American Media Inc, the tabloid company that publishes the National Enquirer, has reached an agreement with the US justice department enabling it to avoid prosecution for paying off a woman to prevent her from making “damaging allegations” about Donald Trump before the 2016 election
Under the agreement, AMI, led by David Pecker, a friend of Mr Trump, provided “substantial and important assistance” in the investigation into Michael Cohen, Mr Trump’s former lawyer, federal prosecutors said.
The announcement came as Mr Cohen was sentenced to three years in prison for his role in a scheme to pay hush money to Stormy Daniels, a porn star, and Karen McDougal, a former Playboy model, who sold her story to AMI's National Enquirer, the US tabloid fixture.
AMI has admitted to paying $150,000 to ensure that Ms McDougal did not publicise her allegations about Mr Trump. AMI “further admitted that its principal purpose in making the payment was to . . . prevent it from influencing the election,” federal prosecutors in New York said on Wednesday.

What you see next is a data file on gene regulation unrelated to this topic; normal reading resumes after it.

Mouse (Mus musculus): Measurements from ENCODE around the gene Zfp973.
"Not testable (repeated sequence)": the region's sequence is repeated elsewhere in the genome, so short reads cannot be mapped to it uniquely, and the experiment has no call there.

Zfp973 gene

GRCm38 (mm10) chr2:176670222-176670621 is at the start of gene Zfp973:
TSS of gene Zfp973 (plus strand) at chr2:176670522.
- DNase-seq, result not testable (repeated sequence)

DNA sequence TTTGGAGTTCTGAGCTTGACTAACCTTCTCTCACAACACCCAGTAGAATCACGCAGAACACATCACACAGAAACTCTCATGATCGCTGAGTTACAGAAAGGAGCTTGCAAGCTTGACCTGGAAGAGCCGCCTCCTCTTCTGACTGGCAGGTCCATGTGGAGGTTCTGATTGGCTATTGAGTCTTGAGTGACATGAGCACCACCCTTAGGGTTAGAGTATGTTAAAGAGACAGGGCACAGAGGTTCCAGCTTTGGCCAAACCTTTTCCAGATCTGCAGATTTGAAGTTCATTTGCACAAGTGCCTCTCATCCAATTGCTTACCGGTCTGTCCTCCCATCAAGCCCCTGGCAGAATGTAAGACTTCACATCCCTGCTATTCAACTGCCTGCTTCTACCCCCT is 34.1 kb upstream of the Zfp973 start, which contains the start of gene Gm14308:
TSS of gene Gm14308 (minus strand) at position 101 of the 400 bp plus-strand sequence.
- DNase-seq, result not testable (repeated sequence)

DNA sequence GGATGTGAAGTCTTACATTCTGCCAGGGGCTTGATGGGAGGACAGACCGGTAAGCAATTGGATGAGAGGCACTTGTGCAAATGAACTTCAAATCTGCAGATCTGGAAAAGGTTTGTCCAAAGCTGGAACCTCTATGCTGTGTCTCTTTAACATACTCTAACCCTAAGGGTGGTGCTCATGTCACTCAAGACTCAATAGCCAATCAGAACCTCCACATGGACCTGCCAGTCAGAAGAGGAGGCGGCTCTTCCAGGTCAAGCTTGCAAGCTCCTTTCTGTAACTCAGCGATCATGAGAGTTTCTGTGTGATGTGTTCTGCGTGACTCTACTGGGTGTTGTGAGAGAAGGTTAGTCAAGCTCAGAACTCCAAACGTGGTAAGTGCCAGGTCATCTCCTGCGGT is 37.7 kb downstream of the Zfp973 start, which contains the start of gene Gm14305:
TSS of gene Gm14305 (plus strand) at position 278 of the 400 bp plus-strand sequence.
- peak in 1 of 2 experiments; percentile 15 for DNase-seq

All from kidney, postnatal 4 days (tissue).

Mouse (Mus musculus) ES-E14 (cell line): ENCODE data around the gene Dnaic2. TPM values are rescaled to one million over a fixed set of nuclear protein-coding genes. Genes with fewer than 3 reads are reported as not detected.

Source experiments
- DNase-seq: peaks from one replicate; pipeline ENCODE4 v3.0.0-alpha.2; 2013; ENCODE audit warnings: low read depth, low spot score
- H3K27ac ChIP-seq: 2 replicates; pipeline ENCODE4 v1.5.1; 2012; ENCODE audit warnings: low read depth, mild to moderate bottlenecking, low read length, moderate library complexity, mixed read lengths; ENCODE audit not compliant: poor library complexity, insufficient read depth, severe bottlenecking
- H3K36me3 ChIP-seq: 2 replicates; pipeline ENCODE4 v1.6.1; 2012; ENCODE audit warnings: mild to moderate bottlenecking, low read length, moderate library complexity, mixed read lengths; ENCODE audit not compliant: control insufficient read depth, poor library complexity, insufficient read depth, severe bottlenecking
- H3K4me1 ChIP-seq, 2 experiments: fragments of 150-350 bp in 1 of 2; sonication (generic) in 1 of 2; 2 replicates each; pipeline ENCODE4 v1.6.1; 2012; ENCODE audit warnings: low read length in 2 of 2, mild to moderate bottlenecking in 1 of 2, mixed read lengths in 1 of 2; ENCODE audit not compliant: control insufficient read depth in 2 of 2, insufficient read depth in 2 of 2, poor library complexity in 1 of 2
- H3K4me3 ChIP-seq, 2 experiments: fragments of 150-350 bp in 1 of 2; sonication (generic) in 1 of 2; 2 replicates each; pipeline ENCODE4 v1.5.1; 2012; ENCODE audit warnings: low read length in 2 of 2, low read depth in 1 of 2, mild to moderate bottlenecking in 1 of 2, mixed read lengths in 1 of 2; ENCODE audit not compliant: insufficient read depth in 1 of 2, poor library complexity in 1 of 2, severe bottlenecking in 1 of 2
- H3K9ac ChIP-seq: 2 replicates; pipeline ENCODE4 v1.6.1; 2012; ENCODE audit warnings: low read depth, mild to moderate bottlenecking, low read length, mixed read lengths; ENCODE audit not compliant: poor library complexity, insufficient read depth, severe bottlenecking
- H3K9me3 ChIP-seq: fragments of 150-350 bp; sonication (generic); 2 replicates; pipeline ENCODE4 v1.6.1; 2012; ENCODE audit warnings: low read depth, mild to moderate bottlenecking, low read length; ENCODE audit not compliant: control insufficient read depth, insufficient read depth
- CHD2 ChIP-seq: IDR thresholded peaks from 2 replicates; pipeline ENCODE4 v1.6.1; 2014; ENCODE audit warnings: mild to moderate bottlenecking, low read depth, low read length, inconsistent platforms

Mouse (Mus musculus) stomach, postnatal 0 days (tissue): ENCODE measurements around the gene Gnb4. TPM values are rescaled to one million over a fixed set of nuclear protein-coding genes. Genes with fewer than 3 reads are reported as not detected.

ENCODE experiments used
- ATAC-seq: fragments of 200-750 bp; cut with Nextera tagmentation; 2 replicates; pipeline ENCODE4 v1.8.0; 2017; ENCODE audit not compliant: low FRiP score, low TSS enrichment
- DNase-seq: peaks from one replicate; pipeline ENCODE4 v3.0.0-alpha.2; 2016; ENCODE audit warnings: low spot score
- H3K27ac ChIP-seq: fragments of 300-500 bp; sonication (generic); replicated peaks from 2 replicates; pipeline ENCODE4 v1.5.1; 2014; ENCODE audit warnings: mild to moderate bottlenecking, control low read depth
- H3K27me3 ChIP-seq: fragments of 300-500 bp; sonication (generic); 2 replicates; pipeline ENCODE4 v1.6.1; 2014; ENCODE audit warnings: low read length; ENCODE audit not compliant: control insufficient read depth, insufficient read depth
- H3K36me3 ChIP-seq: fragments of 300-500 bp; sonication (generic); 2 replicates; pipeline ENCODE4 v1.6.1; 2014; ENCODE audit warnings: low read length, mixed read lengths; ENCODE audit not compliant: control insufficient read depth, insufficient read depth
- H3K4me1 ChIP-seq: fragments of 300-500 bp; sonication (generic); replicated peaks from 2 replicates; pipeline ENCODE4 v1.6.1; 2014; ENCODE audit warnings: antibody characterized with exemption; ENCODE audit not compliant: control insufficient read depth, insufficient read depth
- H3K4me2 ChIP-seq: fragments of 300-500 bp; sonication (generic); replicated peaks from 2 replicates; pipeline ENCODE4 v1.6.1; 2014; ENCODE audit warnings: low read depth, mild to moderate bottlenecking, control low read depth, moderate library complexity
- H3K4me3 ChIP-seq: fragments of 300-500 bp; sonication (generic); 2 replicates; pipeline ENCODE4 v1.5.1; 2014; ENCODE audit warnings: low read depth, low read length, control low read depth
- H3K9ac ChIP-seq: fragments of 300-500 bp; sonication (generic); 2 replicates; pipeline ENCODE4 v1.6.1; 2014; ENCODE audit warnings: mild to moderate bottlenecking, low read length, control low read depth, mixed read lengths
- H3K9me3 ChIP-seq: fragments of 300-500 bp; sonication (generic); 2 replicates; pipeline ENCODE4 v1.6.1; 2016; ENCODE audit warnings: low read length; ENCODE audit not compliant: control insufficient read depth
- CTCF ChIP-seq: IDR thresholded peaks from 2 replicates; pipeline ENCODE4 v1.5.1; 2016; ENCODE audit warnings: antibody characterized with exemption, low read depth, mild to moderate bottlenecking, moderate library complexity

During the investigation into Mr Cohen, Mr Pecker shared information with federal prosecutors about payouts to women to stop their stories from being published, according to people familiar with the situation.
Mr Pecker, AMI’s chief executive, is a longtime friend of Mr Trump, having met decades ago through mutual friends in Florida, where both men have homes. Under Mr Pecker’s watch the National Enquirer published positive stories about Mr Trump during his campaign for president, while running critical stories of his political rivals such as Ben Carson. In a recent profile in the New Yorker magazine, Mr Pecker described Mr Trump as a “personal friend of mine”.
In court documents, prosecutors had alleged that around August 2015 Mr Pecker offered to find, buy and suppress “negative stories about [Mr Trump’s] relationships with women” — an arrangement known as “catch and kill”.
AMI, which also owns titles like US Weekly and In Touch, has been repeatedly bailed out by creditors, after filing for bankruptcy protection in 2010, and is now majority-owned by Chatham Asset Management, a hedge fund. The National Enquirer’s circulation has fallen to under 500,000, according to the Alliance for Audited Media, down from 6m in the 1970s.
AMI declined to comment.
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